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Rambam Maimonides Med J. 2015 Apr 29;6(2):e0014. doi: 10.5041/RMMJ.10198. eCollection 2015 Apr.

Clinical empathy and narrative competence: the relevance of reading talmudic legends as literary fiction.

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Assistant Professor of Medicine, Mayo Medical School; Consultant, Division of Executive and International Medicine, Mayo Clinic, Rochester, Minnesota, USA.


The "curative potential" in almost any clinical setting depends on a caregiver establishing and maintaining an empathic connection with patients so as to achieve "narrative competence" in discerning and acting in accord with their preferences and best interests. The "narrative medicine" model of shared "close reading of literature and reflective writing" among clinicians as a means of fostering a capacity for clinical empathy has gained validation with recent empirical studies demonstrating the enhancement of theory of mind (ToM), broadly conceived as empathy, in readers of literary fiction. Talmudic legends, like that of Rabbi Judah's death, are under-appreciated, relevant sources of literary fiction for these efforts. The limitations of narrative medicine are readily counterbalanced by simultaneously practiced attention to traditional bioethical principles, including-especially-beneficence, non-maleficence, and autonomy.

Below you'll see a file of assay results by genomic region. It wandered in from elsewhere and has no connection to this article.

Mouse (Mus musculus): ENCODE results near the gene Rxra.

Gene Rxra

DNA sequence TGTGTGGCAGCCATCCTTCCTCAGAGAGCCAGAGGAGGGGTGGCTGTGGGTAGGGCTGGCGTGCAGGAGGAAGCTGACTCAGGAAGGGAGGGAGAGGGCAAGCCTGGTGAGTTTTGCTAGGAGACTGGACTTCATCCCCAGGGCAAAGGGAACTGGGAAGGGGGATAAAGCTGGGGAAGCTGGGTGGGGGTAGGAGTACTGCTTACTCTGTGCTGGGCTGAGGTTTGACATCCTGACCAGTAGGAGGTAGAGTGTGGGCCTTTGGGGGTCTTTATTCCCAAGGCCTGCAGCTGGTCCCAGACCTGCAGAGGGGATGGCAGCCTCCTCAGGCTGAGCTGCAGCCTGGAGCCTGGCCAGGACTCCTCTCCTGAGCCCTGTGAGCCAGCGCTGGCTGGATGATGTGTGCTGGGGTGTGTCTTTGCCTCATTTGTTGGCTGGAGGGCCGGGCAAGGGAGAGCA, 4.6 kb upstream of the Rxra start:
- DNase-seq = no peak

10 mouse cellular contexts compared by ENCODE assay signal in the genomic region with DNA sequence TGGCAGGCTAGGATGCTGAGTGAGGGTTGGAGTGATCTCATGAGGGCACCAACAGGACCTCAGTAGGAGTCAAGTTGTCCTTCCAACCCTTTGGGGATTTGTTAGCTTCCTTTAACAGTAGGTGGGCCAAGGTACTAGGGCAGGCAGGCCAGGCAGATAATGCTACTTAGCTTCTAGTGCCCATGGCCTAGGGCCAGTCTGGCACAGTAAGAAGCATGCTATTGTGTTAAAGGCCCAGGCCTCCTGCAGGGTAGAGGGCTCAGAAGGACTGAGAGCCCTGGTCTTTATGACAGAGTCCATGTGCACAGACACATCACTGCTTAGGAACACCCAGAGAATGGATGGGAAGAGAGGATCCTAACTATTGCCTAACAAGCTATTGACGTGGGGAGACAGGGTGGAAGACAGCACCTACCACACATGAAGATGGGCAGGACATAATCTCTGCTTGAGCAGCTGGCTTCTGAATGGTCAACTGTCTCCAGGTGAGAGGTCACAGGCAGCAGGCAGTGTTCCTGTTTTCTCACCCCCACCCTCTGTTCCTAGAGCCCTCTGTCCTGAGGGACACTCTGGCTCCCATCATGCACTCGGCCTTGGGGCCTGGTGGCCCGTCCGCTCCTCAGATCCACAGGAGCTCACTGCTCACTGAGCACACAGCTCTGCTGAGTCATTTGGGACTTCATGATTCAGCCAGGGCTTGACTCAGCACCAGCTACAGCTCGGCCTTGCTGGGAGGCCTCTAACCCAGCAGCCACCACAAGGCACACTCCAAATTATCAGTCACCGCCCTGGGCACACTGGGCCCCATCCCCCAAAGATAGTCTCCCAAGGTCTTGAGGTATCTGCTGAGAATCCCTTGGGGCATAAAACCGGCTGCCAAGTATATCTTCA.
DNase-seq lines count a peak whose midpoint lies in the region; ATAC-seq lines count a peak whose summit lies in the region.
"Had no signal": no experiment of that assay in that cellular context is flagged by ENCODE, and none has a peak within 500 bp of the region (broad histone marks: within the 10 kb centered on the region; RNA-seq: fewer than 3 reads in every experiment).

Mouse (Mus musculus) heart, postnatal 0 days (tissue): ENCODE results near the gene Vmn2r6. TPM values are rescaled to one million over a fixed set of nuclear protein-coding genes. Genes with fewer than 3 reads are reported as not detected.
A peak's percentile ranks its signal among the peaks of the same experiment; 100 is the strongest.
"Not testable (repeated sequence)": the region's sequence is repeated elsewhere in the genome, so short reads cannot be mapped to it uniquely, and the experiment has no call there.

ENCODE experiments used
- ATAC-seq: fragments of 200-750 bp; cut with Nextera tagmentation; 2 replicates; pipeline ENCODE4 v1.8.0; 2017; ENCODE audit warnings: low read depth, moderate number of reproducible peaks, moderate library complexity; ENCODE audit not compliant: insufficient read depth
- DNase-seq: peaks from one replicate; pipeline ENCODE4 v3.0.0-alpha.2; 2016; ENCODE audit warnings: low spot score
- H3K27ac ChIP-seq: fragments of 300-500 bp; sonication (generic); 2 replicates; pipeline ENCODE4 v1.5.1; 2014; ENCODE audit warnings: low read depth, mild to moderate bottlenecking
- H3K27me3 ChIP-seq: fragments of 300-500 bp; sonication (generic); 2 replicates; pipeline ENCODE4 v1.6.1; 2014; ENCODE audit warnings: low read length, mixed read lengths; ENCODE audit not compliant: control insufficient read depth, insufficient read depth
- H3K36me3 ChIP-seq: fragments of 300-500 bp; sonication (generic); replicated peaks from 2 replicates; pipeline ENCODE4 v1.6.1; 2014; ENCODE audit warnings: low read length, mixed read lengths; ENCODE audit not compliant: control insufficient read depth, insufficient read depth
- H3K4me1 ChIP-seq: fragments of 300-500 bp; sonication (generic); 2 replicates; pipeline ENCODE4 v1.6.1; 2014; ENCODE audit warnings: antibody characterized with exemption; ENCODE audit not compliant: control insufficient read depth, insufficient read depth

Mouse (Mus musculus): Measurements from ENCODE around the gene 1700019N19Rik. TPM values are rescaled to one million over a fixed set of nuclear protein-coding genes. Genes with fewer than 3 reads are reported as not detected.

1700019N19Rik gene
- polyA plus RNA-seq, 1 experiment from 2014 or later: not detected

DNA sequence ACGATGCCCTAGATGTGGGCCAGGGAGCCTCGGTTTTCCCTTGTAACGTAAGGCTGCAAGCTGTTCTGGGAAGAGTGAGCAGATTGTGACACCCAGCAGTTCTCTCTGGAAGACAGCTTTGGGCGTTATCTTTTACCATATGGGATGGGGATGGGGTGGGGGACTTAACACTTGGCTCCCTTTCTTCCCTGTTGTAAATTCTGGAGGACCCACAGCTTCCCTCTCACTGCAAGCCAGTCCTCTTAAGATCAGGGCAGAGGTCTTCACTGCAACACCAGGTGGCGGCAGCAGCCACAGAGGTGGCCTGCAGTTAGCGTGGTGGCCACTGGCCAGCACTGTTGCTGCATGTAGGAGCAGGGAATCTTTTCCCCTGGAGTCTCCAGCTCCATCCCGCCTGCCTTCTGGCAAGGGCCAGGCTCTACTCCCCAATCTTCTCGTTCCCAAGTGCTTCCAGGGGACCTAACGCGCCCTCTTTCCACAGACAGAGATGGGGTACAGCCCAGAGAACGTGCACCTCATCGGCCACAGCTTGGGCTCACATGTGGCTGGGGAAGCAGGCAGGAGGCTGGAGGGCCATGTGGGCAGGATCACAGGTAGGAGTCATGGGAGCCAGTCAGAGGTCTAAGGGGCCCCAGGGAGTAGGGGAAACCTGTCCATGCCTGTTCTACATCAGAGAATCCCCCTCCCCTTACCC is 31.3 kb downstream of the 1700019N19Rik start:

Empathy; literature; narrative medicine

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